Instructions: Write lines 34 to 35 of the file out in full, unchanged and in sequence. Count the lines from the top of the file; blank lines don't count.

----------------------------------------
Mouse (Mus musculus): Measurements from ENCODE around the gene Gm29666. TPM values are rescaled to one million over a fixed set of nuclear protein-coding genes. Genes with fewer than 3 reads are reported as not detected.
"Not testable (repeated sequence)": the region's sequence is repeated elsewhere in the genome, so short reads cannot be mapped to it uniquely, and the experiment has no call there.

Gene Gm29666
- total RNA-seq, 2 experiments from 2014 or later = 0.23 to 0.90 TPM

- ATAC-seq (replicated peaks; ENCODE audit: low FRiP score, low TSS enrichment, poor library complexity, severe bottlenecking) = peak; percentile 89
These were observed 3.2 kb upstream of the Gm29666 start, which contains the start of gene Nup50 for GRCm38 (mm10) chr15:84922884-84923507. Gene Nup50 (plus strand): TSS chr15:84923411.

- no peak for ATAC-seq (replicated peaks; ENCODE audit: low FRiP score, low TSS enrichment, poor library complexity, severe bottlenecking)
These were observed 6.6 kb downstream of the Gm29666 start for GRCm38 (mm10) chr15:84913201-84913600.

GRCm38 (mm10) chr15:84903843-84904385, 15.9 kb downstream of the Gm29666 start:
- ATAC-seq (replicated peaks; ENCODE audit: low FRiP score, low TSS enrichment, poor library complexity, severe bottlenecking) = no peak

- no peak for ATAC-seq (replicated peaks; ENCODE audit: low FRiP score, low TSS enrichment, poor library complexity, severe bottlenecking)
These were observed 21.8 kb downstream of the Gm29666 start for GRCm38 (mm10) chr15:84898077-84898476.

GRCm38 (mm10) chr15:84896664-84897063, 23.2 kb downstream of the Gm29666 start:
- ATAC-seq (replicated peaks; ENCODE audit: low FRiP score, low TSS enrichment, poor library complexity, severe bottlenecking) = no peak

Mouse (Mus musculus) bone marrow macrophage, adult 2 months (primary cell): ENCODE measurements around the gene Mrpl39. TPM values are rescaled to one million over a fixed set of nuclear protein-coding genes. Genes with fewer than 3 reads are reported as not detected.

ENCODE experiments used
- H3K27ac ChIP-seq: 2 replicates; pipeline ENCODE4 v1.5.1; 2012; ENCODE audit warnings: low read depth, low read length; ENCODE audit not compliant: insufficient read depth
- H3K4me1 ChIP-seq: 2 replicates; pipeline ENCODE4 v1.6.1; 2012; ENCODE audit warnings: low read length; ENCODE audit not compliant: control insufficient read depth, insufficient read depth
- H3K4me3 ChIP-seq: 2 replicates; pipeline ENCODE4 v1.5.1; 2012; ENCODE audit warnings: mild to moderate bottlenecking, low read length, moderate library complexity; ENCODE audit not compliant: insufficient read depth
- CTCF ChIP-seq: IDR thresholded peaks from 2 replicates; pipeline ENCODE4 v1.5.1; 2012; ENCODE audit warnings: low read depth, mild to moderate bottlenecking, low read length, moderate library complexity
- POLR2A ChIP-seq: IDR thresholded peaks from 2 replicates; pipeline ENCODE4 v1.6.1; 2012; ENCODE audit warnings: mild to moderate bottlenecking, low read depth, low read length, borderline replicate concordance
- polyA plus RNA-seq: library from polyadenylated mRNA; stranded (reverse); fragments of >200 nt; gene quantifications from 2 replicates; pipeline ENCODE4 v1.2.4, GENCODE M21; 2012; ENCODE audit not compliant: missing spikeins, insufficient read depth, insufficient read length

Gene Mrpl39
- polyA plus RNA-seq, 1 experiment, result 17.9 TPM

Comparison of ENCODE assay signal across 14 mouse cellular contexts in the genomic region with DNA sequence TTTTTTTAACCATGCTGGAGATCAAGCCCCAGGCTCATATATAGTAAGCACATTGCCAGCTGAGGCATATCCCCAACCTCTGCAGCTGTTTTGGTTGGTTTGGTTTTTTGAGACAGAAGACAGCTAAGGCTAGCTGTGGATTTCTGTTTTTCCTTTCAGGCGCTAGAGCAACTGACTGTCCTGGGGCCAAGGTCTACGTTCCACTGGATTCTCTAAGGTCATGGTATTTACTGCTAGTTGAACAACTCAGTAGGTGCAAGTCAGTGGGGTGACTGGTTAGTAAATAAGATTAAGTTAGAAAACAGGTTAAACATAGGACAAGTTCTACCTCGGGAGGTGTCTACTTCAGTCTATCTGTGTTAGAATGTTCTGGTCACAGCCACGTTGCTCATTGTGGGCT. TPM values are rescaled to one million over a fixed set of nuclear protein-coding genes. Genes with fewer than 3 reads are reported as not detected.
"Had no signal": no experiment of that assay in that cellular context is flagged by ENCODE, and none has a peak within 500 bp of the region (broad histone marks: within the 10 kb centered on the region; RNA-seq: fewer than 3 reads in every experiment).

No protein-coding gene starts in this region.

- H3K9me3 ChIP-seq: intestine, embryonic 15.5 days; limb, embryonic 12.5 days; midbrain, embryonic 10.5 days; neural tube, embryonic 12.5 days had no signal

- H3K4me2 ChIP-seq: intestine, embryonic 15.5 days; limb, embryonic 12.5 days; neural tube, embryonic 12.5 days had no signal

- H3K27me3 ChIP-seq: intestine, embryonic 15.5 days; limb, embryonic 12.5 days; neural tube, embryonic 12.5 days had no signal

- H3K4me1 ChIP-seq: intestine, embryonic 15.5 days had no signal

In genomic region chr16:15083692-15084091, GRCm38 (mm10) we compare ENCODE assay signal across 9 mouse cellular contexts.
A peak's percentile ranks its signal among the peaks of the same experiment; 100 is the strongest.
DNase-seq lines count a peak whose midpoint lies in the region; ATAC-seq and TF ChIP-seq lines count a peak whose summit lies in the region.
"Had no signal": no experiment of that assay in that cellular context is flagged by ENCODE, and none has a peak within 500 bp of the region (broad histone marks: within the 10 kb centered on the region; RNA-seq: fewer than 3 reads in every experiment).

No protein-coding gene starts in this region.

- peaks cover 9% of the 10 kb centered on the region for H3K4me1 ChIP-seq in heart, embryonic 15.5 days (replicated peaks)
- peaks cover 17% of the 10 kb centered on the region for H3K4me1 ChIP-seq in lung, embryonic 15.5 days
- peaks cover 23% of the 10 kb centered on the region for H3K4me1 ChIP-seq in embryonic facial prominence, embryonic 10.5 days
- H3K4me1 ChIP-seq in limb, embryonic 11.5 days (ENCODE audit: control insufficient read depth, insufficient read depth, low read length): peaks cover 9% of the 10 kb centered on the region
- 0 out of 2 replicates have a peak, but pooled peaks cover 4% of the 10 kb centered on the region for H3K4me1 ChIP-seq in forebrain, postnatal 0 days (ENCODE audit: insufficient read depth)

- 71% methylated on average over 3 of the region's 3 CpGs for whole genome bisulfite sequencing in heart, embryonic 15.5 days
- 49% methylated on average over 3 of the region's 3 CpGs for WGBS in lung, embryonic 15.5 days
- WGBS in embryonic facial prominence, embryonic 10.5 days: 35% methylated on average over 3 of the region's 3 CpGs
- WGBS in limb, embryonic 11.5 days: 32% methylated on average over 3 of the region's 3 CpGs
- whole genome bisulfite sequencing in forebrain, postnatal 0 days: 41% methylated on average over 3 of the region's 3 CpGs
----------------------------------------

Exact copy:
DNase-seq lines count a peak whose midpoint lies in the region; ATAC-seq and TF ChIP-seq lines count a peak whose summit lies in the region.
"Had no signal": no experiment of that assay in that cellular context is flagged by ENCODE, and none has a peak within 500 bp of the region (broad histone marks: within the 10 kb centered on the region; RNA-seq: fewer than 3 reads in every experiment).